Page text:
I stayed around afterwords, helping to clean up, and talked with the volunteers. It was a great event that seemed to bring all types from the community together to share a meal and good conversation. I enjoyed the friendly attitudes and matter-of-fact conversation as a young volunteer noticed my clothing. The Pastor chimed in:

I’ll tell you what, the further north you go, the stranger people dress.


As we finished up cleaning the kitchen, Mark made a surprise appearance at the church, and together we walked the few blocks to his home with Joanne.

I guess by now I shouldn’t be surprised when warmshowers hosts turn out to be incredibly generous, friendly, and interesting people, but it has continued to amaze. Mark and Joanne brought me in and instantly made me feel right at home as we made our way past beautiful paintings, pottery, and antiques on our way to my living room quarters. Our shared interests in cycling and the outdoors led to exciting conversation as we looked through pictures of their past tours and shared stories of our outdoor adventures. Our topics meandered through their tandem riding addiction, the routed rides they organize for the local cycling groups, and the 750 mile, 60 hour ride across France that Mark once participated in (three days, two nights…sore butt anyone?).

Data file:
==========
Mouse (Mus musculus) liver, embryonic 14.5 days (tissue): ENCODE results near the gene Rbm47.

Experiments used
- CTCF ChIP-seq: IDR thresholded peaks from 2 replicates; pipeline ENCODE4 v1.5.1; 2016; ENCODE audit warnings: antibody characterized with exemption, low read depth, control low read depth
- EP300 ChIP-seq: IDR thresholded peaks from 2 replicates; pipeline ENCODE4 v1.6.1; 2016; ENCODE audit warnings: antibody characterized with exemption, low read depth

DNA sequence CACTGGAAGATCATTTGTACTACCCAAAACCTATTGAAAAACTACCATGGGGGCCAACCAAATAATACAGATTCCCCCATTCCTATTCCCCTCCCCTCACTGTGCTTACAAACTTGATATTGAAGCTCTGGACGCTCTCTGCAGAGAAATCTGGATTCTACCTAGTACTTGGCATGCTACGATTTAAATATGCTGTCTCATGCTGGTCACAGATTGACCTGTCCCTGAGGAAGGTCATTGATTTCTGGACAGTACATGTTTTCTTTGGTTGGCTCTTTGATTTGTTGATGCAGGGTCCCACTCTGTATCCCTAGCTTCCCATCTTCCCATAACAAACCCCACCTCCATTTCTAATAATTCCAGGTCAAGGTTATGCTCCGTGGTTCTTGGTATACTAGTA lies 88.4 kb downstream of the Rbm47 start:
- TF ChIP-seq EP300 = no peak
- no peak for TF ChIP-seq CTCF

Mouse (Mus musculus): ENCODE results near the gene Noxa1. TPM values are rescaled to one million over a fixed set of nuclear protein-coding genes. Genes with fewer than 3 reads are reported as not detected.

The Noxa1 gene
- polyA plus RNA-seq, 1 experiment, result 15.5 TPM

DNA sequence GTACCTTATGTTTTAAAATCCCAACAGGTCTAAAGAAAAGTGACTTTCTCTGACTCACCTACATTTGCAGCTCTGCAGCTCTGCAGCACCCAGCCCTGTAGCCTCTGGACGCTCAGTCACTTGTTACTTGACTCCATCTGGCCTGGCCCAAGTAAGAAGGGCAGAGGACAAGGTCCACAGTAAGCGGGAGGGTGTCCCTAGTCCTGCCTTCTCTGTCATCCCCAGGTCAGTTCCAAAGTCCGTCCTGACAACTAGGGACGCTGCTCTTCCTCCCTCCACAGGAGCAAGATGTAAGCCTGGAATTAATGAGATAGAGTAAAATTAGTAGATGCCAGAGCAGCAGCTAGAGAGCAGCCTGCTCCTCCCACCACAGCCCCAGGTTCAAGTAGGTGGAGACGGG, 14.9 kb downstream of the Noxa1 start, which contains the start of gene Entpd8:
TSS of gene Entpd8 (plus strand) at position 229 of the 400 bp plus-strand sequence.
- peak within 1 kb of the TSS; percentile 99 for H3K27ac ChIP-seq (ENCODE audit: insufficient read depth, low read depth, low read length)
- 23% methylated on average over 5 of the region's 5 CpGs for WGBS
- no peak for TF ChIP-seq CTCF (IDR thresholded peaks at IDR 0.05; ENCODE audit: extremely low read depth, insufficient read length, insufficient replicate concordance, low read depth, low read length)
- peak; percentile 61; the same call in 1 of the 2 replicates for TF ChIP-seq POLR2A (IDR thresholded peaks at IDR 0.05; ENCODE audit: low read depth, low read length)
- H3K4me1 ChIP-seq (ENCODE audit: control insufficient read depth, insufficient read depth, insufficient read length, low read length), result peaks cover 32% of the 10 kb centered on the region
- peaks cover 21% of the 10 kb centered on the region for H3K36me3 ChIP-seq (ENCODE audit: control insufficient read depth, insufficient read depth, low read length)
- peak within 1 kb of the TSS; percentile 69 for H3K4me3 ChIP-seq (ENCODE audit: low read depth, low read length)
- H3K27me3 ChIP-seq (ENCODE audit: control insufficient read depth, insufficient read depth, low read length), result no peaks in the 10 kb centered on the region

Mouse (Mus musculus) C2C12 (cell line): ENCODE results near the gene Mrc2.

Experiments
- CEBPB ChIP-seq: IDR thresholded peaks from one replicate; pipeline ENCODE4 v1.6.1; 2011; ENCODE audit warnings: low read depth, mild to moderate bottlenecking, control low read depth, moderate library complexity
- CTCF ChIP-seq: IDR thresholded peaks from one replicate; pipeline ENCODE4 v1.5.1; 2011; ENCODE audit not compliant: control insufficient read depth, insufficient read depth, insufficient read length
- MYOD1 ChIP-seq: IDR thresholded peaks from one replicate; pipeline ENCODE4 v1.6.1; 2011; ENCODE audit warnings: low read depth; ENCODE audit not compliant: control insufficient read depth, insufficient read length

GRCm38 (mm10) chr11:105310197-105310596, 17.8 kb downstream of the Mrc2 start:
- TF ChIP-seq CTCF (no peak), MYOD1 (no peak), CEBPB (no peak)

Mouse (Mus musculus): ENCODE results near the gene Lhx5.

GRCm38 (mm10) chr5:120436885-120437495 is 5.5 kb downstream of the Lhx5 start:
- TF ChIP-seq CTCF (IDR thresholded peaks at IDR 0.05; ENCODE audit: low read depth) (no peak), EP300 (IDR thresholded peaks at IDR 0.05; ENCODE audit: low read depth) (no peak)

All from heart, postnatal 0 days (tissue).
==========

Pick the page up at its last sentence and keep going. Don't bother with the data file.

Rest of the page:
In the morning we ate a delicious breakfast before Mark and Joanne outfitted me with all sorts of new equipment and accessories which included two pairs of tights to keep my knees healthy and warm, another water bottle and bottle rack, a new book, and a detailed riding map to my next destination.

The route that Joanna and Mark sent me on down to Bloomington was absolutely amazing. Starting in flat farmlands skirted by mist-covered southern Indiana hills, it continued into the rolling woodlands of Morgan-Monroe State Forest, on past beautiful small farms nestled into the tall trees and hillsides, and finally through a long, narrow creek-side park before feeding me into downtown Bloomington.

All day I followed the spray painted directional markers that Mark and Joanne had laid on the road for their previously organized ride, and as I made my way up what was undoubtedly the longest and steepest hill of my trip thus far, I slowly passed over a message printed in big yellow letters on the pavement “FEEL THE BURN :)”, and despite my discomfort, couldn’t help but smile to myself as I thought of my new friends back in Martinsville.